FAQ Friday: The “Clay” in Soap & Clay
Benefits of Clay Soap
Hey Sudsers! Mrs. Soap & Clay here with a new edition of FAQ Friday! Yes, I know it’s been a while. No, I haven’t run out of frequently asked questions. I have, however, found myself running out of time to sit down and type posts, and when I finally DO have time, I find myself with a broken computer. And then a broken camera. And finally a broken printer. Not that a printer is needed for a blog post, but it’s terribly upsetting all the same.
2017 has been weird. Feel bad for me.
Anyway, the Soap & Clay kidlets are spending the day with grandma and grandpa, I have whittled away at my soap to-do list, and I find myself with just enough time to get a blog post in, so here we go! Today’s post is all about the “clay” in Soap & Clay, and the benefits of clay soap.
So what’s with the “clay” in Soap & Clay?
Great question! It can be a bit confusing; I don’t seem to sell many clay based products, right? WRONG! I have a bit of a love affair with clays – the idea of, essentially, dirt being both beneficial for the skin AND cleansing is fascinating to me and I have spent boatloads of time playing with it.
Slathering it on my skin. Mixing it with water. Testing absorption rates. Drinking it. Letting it sit on a windowsill during the full moon to charge. Clay is cool. We all have hobbies. Shut up.
Anyway, this fascination with clay actually started my entire product line. Once you’ve mastered the basics of soapmaking – which oils yield a hard bar, or a super lather, or a bar best suited for laundry soap, or for shaving – you find yourself experimenting with additives. And I’m not talking about commercial filler additives; that stuff is for chumps who cheapen their products. Handcrafted soap additives are used to yield an even better bar than what you ever thought possible. In theory. And my favorite additive is, you guessed it, clay. Each and every batch of soap I make includes a clay of some sort. My most frequently used clays are Kaolin, Bentonite, Red Clay, French Green, and Activated Charcoal. Which I’m counting as a clay. Because why not.
So glad you asked! Clay is super fun and I like talking about it. The benefits of clay are numerous, and it will take many, many more posts to fully explore all of said benefits. So here’s my Top Five, bulleted list of why I use clay in my soaps. High Fidelity style. Because Nick Hornby and John Cusack are life.
- Clay detoxifies the skin. This is a well known benefit of clay; it acts like a magnet, pulling toxins, impurities, and chemicals from the skin and whisking them away to toxin-death-land. Which is great, right? Right!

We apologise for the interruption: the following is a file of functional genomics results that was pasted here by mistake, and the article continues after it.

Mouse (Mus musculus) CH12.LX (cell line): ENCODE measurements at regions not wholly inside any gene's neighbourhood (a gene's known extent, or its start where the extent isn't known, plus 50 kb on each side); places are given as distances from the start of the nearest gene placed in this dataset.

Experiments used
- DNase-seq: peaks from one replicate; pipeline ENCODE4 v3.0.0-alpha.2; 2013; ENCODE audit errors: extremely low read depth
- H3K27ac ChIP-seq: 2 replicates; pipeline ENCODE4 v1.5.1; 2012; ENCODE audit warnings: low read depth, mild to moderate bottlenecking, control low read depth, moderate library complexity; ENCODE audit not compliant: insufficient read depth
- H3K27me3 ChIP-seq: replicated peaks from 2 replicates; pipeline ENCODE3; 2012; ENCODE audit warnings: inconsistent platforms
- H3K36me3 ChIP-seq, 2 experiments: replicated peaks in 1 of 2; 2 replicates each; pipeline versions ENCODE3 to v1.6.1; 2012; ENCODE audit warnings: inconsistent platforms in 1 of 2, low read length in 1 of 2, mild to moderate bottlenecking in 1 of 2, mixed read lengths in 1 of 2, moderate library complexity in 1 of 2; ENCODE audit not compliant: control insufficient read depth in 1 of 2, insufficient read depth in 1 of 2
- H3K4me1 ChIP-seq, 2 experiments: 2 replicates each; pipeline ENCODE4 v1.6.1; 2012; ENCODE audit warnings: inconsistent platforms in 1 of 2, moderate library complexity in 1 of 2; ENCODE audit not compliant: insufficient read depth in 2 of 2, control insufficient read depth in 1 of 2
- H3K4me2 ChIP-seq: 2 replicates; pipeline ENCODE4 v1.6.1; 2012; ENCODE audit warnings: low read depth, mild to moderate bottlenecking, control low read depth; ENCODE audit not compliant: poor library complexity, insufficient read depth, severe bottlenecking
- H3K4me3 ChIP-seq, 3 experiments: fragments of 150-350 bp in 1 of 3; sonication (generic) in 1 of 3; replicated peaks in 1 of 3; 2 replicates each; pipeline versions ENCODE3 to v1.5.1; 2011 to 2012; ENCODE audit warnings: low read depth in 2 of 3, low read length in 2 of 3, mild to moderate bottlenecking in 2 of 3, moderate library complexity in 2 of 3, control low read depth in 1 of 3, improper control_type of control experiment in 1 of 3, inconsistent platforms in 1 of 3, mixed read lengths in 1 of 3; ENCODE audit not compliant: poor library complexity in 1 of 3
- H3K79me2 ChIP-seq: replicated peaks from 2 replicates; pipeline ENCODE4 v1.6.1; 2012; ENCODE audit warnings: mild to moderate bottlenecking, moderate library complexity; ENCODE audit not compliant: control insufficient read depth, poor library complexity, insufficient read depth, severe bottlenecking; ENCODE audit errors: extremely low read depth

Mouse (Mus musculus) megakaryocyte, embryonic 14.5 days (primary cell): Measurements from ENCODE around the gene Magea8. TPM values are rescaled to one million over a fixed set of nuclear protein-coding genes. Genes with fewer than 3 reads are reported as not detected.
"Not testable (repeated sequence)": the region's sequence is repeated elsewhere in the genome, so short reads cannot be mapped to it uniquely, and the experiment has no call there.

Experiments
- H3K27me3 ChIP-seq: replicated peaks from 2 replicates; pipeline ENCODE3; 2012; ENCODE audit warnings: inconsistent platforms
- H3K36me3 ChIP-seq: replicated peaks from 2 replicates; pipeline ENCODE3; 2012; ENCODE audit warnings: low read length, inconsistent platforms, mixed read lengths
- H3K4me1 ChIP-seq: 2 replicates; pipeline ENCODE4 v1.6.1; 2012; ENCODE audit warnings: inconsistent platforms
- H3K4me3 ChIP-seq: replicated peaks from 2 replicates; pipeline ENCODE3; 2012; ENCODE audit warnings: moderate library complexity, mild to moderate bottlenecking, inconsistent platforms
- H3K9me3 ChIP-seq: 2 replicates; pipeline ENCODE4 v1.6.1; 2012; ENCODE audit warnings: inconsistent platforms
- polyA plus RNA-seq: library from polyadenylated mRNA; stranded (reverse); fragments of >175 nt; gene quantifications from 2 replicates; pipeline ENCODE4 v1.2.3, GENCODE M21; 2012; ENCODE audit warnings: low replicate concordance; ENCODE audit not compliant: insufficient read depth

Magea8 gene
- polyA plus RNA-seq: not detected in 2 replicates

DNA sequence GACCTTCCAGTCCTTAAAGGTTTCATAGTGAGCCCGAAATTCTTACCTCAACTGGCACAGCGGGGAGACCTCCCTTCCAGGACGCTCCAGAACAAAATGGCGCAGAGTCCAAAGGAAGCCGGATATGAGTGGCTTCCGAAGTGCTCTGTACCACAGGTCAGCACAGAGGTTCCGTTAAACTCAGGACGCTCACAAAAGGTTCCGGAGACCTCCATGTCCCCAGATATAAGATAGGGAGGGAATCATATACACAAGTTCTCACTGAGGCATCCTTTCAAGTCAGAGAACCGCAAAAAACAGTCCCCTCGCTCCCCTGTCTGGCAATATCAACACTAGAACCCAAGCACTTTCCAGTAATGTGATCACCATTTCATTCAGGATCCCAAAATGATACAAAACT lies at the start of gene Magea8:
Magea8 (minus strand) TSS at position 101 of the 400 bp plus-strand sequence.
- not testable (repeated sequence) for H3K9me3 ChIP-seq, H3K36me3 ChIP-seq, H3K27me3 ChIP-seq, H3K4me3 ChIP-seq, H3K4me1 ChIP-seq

- Clay balances the skin’s pH. Various healing clays, such as bentonite, produce electrical charges when mixed with water. These negative charges created bind to the positive bits of toxins, as mentioned above, but through this process releases minerals that the skin needs. This results in a balanced epidermis that yields fewer breakouts (I’m looking at you, acidic skin!) or less eczema flareups (alkaline skin woes), depending on which side of the pH spectrum you fall. For more information on the importance of balanced skin pH, click here.
- Clay oxygenates the skin and helps maintain the skin’s natural moisture. This is also part of the negative electrical charges bit. Another benefit of this process is that certain clays help the skin receive more oxygen by binding to excess hydrogen. This results in healthier skin, better blood flow, and more efficient oil production. Science is freaking awesome.
- Clay produces an exceptional lather. We’ve all been there. We’ve picked up a bar of artisan soap, took it home, and were dismayed to learn that it took some real work to work up a lather with said bar. The clays in a Soap & Clay bar produce a super bubbly, super cleansing, beautiful lather with ease.
- Clay soaps have a longer shelf and shower life. Handmade soaps are great for the skin, but can be murder on the pocketbook. Because artisan soaps do not contain the chemicals, fillers, and preservatives that result in a bar of soap that can last through the apocalypse, they tend to disappear faster than you’d like. With clay soaps, however, you actually get a longer shelf life and an extended life in the shower. So while other artisan soaps will last you a few weeks in the shower, with proper soap care a Soap & Clay bar will get you a month. Economical times two!
So there you have it – the clay method to the soapy madness! Have an excellent weekend, Sudsers – go do something fun that gets you dirty. So you can use some soap. My soap, preferably. But soap, for sure.
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